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Himachal set to meet the goals for under-five mortality rate and Infant mortality rate

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Only six of the 29 states, Himachal Pradesh, Kerala, Tamil Nadu, Maharashtra, Punjab, and West Bengal, are likely to attain the goals of an infant mortality rate (IMR) of 26 per 1,000 live births and under five-morality rate of 42 by 2015.

Child mortality, which is a sensitive indicator of a country’s socio-economic development, has been a priority for the Government of India over the past several decades. The country has realized impressive gains in child survival however, at the current pace, is unlikely to achieve the Millennium Development Goal (MDG) 4 -which aims to reduce Under-Five Mortality (U5MR) by two thirds between 1990 and 2015- unless the related socio-economic; maternal and demographic; and environmental determinants are urgently addressed.

This is one of the conclusions of The Infant and Child Mortality India Report released by the National Institute of Medical Sciences (NIMS), Indian Council of Medical Research (ICMR) and the UNICEF India Country Office. Six states, namely Kerala, Tamil Nadu, Maharashtra, Punjab, Himachal Pradesh and West Bengal are likely to achieve the goal by 2015.
Analyses of data from the Sample Registration System (1978-2010) and three rounds of National Family Health Surveys conducted in the years 1992-93, 1998-99 and 2005-06 indicates that following the rapid decline in the seventies, U5MR stagnated in the nineties and then started declining again in the last decade. It fell to a level of 118 in 1990 to 93 in 2000 and 59 in 2009. Though U5MR has always been lower in urban than in rural areas, the decline in urban areas has been slower than in rural areas in the last two decades, narrowing the gap.

“Accelerating child survival calls for new approaches to child mortality that goes beyond disease-programme and sector-specific approaches,” said Dr. V.M Katoch, Director General Indian Council of Medical Research and Secretary, Department of Health Research, Government of India.

The study provides evidence on key social and economic determinants of U5MR. It especially highlights the impact of maternal education on child survival: the impact is high and significant when mothers have had at least 8 years of schooling. The report also highlights the fact that births to adolescent mothers are at a significant greater risk of dying in childhood; so are those born within 2 years of the previous pregnancy. The report further point out that maternal malnutrition (under nutrition) as well as obesity imposes a greater mortality risk on the off-springs.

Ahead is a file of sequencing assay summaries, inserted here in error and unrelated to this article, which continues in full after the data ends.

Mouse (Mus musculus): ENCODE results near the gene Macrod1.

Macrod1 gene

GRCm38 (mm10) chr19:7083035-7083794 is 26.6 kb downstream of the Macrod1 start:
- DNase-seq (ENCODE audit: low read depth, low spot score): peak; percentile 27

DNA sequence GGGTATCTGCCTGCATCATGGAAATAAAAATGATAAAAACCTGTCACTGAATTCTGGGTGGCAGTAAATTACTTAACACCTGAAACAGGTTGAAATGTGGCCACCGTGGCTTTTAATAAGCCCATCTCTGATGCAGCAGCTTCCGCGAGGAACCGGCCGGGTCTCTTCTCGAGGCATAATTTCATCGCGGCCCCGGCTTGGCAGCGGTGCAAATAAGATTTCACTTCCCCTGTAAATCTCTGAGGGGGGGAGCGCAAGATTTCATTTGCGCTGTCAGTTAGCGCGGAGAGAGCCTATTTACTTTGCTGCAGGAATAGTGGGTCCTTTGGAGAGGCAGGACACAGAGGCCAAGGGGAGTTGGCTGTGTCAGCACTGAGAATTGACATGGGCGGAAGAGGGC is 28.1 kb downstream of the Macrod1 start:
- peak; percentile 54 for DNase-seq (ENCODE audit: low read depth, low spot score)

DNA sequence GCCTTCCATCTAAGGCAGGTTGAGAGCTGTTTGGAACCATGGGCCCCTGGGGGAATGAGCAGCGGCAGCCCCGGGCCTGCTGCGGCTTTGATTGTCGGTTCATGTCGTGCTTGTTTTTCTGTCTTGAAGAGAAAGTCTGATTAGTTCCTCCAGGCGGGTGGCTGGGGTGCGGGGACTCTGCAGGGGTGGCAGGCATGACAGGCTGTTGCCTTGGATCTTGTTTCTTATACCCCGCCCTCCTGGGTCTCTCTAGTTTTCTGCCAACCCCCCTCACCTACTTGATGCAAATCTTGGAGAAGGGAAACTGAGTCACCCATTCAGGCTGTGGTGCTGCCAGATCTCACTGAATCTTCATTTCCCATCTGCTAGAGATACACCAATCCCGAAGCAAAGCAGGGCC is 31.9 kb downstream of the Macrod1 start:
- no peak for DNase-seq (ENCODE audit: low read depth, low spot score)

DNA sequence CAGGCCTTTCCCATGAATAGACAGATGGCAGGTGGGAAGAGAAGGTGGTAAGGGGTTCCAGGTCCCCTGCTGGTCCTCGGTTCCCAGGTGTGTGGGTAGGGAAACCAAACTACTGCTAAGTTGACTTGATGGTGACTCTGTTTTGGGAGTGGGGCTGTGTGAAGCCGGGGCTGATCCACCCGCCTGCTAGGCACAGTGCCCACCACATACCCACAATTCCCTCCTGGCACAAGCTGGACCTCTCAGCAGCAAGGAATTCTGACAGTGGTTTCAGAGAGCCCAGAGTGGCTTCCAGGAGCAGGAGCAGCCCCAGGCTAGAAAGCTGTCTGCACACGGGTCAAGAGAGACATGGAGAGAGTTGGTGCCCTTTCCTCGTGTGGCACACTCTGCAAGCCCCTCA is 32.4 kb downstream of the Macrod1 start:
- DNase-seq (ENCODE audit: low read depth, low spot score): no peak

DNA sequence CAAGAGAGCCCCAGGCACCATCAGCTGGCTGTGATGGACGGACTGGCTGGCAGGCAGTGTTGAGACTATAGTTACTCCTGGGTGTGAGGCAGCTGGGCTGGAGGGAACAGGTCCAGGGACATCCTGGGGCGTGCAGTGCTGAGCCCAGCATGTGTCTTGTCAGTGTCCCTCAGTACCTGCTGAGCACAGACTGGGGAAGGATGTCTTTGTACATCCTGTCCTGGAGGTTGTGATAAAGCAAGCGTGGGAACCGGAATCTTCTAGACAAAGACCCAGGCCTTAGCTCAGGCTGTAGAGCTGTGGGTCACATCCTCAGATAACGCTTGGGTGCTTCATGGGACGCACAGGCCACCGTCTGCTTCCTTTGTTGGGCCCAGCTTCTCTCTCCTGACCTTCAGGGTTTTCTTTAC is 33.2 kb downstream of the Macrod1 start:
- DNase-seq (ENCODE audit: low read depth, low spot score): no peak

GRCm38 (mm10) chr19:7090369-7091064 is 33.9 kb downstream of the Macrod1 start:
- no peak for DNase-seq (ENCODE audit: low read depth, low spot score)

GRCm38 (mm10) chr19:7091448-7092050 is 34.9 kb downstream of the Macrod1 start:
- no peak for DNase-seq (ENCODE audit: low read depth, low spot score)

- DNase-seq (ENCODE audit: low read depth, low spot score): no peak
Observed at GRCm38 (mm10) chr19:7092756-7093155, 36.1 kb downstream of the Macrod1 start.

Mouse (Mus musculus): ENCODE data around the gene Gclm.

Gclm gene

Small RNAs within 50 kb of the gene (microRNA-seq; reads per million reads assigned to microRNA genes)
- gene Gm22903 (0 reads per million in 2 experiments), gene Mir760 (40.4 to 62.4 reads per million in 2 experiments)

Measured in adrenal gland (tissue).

While economic status was found to have a strong and significant association with child survival, the good news is that progress in child survival in India has been equitable: between 1981 and 2005, while U5MR has declined across all economic groups, the drop was much higher among the low Standard of Living Index (SLI) households (37%), than those born in high SLI (117%); thereby narrowing the gap.

“A renewed focus on empowering women and promoting equity in access to health services will help guide actions for accelerating child survival in India, as we move towards the year 2015 and beyond. We require a comprehensive approach that includes not only increasing coverage of key child survival interventions, but also improving quality of perinatal care, promoting education of girls beyond primary, delaying the age at marriage and childbirth and ensuring adequate spacing between births”, stated Louis-Georges Arsenault, UNICEF India Representative.
In terms of environmental determinants, the study suggests that children living in households with access to unsafe source of drinking water were at greater risk of death. Neonatal, post-neonatal and child mortality is also higher for children in households that do not have access to a flush or pit toilet.

According to the Director of NIMS, Professor Arvind Pandey, the report is an important planning tool. “The results of this study underscore the need for addressing wider determinants of child mortality to achieve MDG-4 and not restrict to addressing only the direct causes.”
To read the Full Report click here

Press Note released by UNICEF

Madan has studied English Literature and Journalism from HP University and lives in Shimla. He is an amateur photographer and has been writing on topics ranging from environmental, socio-economic, development programs, education, eco-tourism, eco-friendly lifestyle and to green technologies for over 7 years now. He has an inclination for all things green, wonderful and loves to live in solitude. When not writing, he can be seen wandering, trying to capture world around him in his DSLR lens.

Campus Watch

Nauni Varsity Admissions Open for Diploma in Fruit, Vegetable Processing & Bakery products

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Nauni varsity admissions for diploma